A small footprint leads to big success for Judy Seid. Our 2009 Socially Responsible Advisor of the Year says your clients don't have to sacrifice performance in order to invest in their ideals.
Hardly a secret. Baby boomers retain their flower power sensibilities, and want to leave a lasting, positive legacy for those who come next. Witness the rise in popularity of socially responsible investing strategies in the 1990s, during what many consider to be the boomer generation's peak earning years. Judy Seid was there from the beginning, and has immersed herself in SRI in both work and life. As head of San Diego-based Blue Summit Financial, she offers her clients strategies in keeping with their ideals, and makes them quite a bit of money in the process.
She started the firm in 1992, and currently has $80 million in assets under management. She's won the Better Business Bureau Ethics Award, the SBA Woman-Owned Small Business of the Year, National Association of Women Business Owners' Green Business Award, the YWCA TWIN award ... you get the picture.
She's a member and business sponsor of the San Diego Triathlon Club, and she works with the Challenged Athletes Foundation, which helps disabled athletes.
"I did a 600-mile bike ride from San Francisco to San Diego in six days," Seid says. "We had a group of 100 people and we raised $1.5 million for the charity."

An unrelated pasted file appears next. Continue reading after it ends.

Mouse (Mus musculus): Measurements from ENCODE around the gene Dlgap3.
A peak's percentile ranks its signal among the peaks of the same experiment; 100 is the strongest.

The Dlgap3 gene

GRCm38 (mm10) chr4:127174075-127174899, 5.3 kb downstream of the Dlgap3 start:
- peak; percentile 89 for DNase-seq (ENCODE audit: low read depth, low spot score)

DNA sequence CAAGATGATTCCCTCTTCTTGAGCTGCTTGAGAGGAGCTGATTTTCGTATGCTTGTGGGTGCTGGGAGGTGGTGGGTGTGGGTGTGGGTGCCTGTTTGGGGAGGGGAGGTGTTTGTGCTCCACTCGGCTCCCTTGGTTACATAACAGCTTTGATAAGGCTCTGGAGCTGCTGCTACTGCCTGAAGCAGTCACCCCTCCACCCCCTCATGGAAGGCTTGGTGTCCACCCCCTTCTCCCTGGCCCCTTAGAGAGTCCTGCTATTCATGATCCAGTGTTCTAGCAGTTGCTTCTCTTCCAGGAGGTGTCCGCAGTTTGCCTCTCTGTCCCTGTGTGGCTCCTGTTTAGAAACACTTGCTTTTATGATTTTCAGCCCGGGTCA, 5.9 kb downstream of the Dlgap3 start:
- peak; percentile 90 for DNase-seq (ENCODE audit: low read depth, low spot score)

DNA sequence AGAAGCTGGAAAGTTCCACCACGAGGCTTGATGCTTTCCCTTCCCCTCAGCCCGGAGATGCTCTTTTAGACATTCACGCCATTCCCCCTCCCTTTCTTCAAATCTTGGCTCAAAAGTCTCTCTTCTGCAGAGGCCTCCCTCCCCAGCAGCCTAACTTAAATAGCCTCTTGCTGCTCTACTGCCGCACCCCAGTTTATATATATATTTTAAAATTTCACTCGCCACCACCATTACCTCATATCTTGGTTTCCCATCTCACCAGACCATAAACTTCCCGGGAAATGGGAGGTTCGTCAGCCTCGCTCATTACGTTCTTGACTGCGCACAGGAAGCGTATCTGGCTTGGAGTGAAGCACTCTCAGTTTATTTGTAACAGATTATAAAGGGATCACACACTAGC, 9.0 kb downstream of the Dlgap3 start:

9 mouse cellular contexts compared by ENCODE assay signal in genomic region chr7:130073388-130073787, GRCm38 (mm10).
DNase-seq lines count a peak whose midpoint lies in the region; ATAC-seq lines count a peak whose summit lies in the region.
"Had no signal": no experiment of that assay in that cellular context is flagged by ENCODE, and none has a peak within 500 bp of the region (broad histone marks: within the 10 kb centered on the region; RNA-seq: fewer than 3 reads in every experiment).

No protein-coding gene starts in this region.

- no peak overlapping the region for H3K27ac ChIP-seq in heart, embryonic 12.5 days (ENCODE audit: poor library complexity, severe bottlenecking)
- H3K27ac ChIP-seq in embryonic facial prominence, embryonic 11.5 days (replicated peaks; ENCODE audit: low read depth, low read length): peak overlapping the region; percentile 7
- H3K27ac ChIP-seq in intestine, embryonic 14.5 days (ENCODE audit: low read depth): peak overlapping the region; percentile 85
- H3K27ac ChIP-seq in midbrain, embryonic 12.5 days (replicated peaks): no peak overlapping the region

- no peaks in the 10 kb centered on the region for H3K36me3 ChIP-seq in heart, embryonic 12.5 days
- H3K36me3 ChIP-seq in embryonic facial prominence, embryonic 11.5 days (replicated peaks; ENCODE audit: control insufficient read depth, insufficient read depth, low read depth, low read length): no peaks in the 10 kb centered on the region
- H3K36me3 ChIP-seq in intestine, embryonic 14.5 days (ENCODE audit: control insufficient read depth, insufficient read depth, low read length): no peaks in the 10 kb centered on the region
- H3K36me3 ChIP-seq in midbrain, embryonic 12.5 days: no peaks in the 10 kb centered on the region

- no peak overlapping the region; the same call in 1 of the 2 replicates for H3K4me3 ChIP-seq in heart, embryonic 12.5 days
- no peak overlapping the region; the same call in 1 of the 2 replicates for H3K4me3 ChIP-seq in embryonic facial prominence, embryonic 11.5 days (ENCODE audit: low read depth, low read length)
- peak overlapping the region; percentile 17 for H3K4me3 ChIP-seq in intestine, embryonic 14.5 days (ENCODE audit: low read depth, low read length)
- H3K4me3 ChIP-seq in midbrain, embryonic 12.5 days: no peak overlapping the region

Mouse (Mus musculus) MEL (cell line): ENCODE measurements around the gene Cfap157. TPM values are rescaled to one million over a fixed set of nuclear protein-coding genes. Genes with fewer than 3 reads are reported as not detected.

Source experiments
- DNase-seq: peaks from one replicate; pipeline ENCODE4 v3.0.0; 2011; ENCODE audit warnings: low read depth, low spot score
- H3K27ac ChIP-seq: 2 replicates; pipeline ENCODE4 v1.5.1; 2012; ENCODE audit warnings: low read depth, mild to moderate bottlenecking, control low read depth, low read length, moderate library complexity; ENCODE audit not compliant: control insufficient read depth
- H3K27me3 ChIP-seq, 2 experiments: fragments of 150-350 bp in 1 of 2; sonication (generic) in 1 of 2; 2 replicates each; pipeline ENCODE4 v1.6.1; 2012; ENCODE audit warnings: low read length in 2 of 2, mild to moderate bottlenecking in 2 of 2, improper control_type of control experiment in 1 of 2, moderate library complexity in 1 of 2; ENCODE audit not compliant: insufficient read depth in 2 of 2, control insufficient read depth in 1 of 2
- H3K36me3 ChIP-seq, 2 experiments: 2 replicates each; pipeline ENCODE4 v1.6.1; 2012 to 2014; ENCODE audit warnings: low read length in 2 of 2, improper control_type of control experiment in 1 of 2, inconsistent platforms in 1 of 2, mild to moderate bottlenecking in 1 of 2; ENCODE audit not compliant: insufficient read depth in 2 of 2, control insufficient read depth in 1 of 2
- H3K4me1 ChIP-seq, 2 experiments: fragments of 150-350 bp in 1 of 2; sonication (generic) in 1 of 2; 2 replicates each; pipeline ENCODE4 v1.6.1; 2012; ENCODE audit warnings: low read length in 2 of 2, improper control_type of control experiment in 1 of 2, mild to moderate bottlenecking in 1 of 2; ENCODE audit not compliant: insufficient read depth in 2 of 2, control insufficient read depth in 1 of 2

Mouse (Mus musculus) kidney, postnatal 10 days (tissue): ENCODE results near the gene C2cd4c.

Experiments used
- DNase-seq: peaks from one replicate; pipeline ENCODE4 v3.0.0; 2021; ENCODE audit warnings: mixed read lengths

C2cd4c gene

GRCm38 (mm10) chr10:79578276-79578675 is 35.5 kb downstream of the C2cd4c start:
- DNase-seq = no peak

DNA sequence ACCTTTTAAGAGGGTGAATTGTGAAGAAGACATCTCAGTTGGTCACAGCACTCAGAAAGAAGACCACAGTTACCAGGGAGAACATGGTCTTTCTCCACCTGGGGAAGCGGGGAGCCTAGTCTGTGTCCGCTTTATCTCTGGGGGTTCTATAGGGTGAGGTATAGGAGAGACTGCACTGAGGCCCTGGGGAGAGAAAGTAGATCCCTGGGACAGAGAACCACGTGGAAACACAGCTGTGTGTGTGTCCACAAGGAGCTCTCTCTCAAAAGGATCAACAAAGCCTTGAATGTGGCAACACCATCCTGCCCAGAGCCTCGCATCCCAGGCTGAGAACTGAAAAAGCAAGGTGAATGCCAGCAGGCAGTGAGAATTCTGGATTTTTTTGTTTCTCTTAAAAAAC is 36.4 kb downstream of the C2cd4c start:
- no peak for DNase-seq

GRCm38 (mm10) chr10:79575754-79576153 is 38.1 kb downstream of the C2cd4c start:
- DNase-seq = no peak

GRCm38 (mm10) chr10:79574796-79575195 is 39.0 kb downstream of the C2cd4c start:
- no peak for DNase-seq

She rides her bike to work. She has solar panels on her roof and after an "energy audit" of her home a few years back, she retrofitted her lighting, windows and appliances to be low energy.
For these (and many other) reasons, we're proud to announce Judy Seid as our 2009 Socially Responsible Advisor of the Year. We'll make a donation in Seid's name to the Foundation for Financial Planning, an organization dedicated to pro bono financial planning and educational outreach (see the sidebar). In the meantime, we sat down with Seid for a frank discussion on SRI strategies and how they best serve her clients' retirement.
Boomer Market Advisor: Answer the critics. Are socially responsible investing and high returns mutually exclusive?
Judith Seid: This is a myth that has been around for a long, long time. But when I started in the industry in 1992, I heard it a lot more than I do now.
BMA: So it's proven itself?
JS: There have been a number of reputable studies throughout the years proving it's just not true. The myth came about because there were limited investment options for screened portfolios. We didn't have very many choices and perhaps those choices didn't perform well. But now there are so many more options. There are socially responsible investments in almost every asset class, so we have fairly good comparisons.
BMA: And the numbers back it up?
JS: The numbers back it up. The Domini Social Index 400 was started in 1990, and it mirrors the S&P except that the stocks were passed through social screens. But they're similarly weighted. That index, since 1990, has slightly outperformed S&P.
BMA: You started in socially responsible investing in 1992. Was that the leading edge of the socially responsible movement?